Johnny Duncan (Nay) is a classic COTE (Cop On The Edge) who goes OVER the edge when he finds out his wife Fiona (Alderman) is having an affair. Duncan is out of control, and he ends up behind bars. He ends up cleverly breaking out of prison when he finds out his sister Annie (Evans) and her friend Julie (Williams) are being kept under the iron fist of a wealthy drug lord. Duncan then proceeds to launch a one-man war against all the baddies involved in order to save his loved ones. Anyone opposed to this sort of action say Nay!
Death Flash (AKA Solitary) is a ton of enjoyable fun from start to finish. You just have to love movies like this - they really are true gems. Director/Co-Writer Tony Zarindast predated his Hardcase and Fist (1989) with this treasure, although this one doesn't feature Beano. Well, I guess you can't have it all. Zarindast even has a small role as the Machine Gun Joe character, Mr. Russo. One of the most pleasurable aspects of Death Flash is just how 80's it is. This movie is 1986 through and through, and no 80's fan can afford to miss it.
Our new hero is one Arthur Jeremy Nay, but we call him A.J. He did a lot of work in stunts and appeared in small roles in some action movies, but here he really comes out to shine. While there are a lot of crazy stunts towards the end, we do see him display his abilities as a master of trickery when he dons a foolproof disguise to infiltrate the baddies. We won't give it away, but remember Fred from the Dunkin Donuts commercials ("Time to make the donuts!")? He would dress up as various things in order to get his precious donuts, including a woman. Fred had a large mustache, but he just covered it up with his finger when he went undercover as the opposite sex. Let's just say A.J. Nay does that, but in reverse.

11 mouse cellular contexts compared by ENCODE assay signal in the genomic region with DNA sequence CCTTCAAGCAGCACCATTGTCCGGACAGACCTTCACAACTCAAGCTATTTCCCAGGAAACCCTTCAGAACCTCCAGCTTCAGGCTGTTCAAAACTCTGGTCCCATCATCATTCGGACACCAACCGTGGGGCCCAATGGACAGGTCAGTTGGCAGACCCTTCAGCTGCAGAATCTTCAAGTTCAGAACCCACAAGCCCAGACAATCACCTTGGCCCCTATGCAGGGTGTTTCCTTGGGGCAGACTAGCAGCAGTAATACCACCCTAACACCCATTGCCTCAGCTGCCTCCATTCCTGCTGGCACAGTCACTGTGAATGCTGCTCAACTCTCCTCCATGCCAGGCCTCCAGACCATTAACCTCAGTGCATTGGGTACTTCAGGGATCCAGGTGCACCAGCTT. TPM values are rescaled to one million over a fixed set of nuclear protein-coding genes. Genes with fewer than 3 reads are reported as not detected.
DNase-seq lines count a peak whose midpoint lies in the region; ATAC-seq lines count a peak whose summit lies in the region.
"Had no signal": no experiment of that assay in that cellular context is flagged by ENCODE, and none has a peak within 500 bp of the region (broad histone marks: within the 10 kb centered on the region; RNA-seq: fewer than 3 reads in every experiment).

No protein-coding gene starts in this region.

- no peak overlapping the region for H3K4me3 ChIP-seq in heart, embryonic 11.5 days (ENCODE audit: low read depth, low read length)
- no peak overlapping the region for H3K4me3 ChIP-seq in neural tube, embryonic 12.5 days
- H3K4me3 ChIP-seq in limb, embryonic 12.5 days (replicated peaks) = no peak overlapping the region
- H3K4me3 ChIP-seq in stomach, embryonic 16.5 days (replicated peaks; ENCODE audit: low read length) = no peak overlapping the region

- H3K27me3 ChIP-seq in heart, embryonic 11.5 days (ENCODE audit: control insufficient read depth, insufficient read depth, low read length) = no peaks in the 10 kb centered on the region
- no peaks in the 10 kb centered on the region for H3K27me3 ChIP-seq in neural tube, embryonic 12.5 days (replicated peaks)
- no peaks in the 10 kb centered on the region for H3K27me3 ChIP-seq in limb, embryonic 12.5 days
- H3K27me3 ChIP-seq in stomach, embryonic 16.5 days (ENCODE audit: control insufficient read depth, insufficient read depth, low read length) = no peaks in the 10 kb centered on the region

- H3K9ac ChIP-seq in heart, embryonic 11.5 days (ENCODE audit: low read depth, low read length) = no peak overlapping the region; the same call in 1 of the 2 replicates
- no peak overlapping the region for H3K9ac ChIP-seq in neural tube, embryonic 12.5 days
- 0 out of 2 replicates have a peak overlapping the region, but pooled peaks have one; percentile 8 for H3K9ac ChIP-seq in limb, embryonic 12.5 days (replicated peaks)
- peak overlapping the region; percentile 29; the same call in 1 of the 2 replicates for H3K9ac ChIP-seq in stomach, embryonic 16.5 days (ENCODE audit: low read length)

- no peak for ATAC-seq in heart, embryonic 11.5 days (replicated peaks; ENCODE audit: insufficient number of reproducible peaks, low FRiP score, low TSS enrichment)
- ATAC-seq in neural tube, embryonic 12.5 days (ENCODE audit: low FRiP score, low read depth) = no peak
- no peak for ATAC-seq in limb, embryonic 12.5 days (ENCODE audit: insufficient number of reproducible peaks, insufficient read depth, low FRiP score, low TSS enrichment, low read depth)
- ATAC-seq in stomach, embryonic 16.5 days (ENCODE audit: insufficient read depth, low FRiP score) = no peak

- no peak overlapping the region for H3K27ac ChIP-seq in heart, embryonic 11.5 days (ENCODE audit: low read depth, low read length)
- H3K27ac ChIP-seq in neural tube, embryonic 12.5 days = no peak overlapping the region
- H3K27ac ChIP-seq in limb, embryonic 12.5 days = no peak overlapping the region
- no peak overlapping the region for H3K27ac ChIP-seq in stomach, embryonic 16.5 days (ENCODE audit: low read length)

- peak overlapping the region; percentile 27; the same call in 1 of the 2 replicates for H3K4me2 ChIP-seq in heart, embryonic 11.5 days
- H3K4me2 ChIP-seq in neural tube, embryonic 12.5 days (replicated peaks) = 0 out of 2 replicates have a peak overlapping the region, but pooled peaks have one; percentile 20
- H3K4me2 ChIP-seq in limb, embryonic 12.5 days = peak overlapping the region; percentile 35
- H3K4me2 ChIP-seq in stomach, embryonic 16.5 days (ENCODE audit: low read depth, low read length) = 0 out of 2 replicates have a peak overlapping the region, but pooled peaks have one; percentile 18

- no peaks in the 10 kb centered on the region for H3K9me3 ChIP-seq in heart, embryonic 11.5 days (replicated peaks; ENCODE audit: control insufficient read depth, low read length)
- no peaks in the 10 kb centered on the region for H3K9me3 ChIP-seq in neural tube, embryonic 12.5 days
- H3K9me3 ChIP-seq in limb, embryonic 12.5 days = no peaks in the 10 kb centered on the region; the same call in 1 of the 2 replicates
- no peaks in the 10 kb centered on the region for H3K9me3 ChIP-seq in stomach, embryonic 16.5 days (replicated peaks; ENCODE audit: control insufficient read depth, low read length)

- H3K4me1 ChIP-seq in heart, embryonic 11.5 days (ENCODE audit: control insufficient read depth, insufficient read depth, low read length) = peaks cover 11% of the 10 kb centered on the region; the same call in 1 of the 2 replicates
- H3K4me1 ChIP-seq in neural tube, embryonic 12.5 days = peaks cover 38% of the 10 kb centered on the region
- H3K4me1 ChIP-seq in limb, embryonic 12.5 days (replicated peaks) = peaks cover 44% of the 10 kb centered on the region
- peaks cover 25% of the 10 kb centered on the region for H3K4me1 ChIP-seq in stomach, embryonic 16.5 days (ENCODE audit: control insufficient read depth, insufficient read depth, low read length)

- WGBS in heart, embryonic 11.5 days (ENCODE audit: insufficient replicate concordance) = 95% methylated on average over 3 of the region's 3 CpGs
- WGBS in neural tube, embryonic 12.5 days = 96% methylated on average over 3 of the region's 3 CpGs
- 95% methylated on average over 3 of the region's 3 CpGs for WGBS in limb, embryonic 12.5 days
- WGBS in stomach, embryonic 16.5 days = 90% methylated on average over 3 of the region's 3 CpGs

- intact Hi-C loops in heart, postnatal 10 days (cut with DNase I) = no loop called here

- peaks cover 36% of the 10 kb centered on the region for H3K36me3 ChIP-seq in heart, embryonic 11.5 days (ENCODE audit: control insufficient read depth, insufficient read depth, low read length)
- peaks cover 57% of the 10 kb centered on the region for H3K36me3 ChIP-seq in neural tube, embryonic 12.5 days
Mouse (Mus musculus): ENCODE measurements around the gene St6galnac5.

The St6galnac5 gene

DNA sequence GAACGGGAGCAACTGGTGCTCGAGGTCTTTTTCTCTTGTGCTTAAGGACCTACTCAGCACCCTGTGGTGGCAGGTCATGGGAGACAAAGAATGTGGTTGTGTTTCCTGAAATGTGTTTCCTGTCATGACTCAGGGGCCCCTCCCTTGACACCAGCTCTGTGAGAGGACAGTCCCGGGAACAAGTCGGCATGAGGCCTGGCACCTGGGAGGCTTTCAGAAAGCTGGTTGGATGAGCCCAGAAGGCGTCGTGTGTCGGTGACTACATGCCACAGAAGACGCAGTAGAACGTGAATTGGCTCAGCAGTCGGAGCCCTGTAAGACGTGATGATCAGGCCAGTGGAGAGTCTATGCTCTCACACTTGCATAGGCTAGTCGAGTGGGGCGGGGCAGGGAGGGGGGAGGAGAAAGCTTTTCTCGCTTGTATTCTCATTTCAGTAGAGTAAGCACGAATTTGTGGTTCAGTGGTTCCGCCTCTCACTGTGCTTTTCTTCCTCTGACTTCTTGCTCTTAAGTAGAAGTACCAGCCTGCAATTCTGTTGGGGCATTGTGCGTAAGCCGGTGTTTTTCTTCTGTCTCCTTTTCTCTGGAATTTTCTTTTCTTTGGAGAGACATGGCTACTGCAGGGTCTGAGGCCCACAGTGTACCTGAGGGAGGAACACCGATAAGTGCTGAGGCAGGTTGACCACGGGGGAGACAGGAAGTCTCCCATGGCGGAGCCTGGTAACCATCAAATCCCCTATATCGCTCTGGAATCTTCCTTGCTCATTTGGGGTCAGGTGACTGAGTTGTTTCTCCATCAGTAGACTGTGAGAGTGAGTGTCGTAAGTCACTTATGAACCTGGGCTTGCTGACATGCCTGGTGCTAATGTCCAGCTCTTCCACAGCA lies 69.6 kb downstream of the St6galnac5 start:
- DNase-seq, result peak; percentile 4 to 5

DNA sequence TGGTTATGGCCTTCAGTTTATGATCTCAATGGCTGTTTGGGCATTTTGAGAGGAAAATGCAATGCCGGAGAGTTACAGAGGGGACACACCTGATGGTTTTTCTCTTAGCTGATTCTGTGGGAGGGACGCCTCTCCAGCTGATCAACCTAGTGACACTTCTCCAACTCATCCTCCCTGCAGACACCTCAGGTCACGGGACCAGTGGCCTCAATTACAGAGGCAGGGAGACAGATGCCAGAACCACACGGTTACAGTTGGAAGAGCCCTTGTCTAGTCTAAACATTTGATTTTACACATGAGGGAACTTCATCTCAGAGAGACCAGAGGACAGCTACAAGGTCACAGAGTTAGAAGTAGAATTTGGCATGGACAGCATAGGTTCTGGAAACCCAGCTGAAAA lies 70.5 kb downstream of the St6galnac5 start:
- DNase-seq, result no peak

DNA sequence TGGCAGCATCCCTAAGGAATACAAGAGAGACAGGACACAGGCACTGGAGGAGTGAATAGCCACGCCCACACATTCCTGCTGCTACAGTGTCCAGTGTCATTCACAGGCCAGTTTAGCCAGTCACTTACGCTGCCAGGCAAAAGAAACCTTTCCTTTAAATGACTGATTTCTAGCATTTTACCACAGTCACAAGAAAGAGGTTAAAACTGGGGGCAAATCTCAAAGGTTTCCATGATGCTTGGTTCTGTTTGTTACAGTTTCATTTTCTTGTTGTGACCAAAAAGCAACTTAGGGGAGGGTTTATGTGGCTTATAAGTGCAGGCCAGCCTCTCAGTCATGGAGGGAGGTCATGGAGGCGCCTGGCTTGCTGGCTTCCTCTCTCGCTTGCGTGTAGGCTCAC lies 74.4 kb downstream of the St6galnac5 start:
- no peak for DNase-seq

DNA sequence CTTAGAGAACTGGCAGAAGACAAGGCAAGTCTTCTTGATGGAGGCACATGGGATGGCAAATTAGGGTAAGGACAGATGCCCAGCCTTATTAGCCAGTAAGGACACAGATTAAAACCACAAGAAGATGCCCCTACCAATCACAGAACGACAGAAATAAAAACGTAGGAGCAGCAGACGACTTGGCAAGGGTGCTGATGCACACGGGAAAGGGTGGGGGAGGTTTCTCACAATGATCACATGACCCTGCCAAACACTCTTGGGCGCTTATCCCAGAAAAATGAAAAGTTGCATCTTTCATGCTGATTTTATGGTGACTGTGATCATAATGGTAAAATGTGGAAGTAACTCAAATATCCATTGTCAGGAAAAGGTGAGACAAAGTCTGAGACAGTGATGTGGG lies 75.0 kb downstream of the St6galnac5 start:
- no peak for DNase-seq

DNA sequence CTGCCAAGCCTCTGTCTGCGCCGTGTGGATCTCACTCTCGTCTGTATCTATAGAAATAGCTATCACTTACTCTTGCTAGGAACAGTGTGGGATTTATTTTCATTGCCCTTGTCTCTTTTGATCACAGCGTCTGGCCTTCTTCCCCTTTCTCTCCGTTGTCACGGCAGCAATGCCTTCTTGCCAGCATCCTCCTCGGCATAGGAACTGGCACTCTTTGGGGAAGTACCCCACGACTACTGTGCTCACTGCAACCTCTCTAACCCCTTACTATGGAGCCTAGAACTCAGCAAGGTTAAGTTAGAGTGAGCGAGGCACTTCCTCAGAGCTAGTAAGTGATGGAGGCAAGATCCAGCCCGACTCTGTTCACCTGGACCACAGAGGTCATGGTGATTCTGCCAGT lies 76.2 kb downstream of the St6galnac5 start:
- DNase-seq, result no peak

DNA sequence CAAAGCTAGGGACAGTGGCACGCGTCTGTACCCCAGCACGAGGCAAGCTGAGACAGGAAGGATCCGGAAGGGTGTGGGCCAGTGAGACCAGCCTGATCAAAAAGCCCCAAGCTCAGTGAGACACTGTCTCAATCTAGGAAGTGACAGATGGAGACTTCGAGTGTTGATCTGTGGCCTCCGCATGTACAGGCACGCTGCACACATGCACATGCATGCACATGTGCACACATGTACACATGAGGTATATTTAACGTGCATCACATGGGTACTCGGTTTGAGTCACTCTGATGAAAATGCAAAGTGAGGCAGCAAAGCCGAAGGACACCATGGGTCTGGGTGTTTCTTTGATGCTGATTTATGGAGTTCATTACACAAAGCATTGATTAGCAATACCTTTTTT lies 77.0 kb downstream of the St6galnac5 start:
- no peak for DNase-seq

He also will engage in barfights with tough guys in order to defend the honor of his wife's singing voice. Her band sings a catchy tune called "Secrecy" (performed by Cheryl Jewel), but some rowdy bar patrons don't approve. They then feel the wrath of Nay.
The music overall is yet more classic 80's, and mostly performed by a man known, mysteriously, only as Mrozinski. The soundtrack should be released on CD and/or vinyl, and this movie should be released on Blu-Ray stat. It could be packaged with Hardcase and Fist and put out under the banner of "The Tony Zarindast Collection". Here's hoping (against hope) that that happens soon.
All the classic clichés that we know, love, and can't live without are here, including the aforementioned barfight, a truly excellent WYC (White Yelling Chief) in Captain Stanhope (de Soto), lots of punch-ups, blow-ups, shootings, and motorbike-to-helicopter chases, among others. There's a terrific shootout in a bar with some pinball machines, most places characters go (including strip clubs) have stand-up arcade machines such as Centipede and Pac-Man, the cocaine is plentiful, the hair is big, and the women's clothes are asymmetrical. Duncan even has a Black partner in Dawson (Lewis) - because the 80's-ness wouldn't be complete without a reference to Crockett & Tubbs.
For the atmosphere alone, Death Flash is worth seeing. It's a pleasant surprise from a time when energetic and enterprising filmmakers could make action movies on a rock-bottom budget and come out with a winner. Comparisons to Samurai Cop (1991) and Miami Connection (1987) wouldn't be unwarranted. It's just that they've gotten more attention of late. Now that Death Flash is on Amazon Prime (as of this writing), hopefully that will change.
Thank goodness for A.J. Nay, thank goodness for Tony Zarindast, and most of all thank goodness for the 80's. It was the best decade ever and Death Flash is proof. The whole thing might not be polished to the degree some people might like, but, much more importantly, it's just FUN. We guarantee you will be entertained by Death Flash, and that's more than a lot of movies with many more resources can claim. We really recommend it.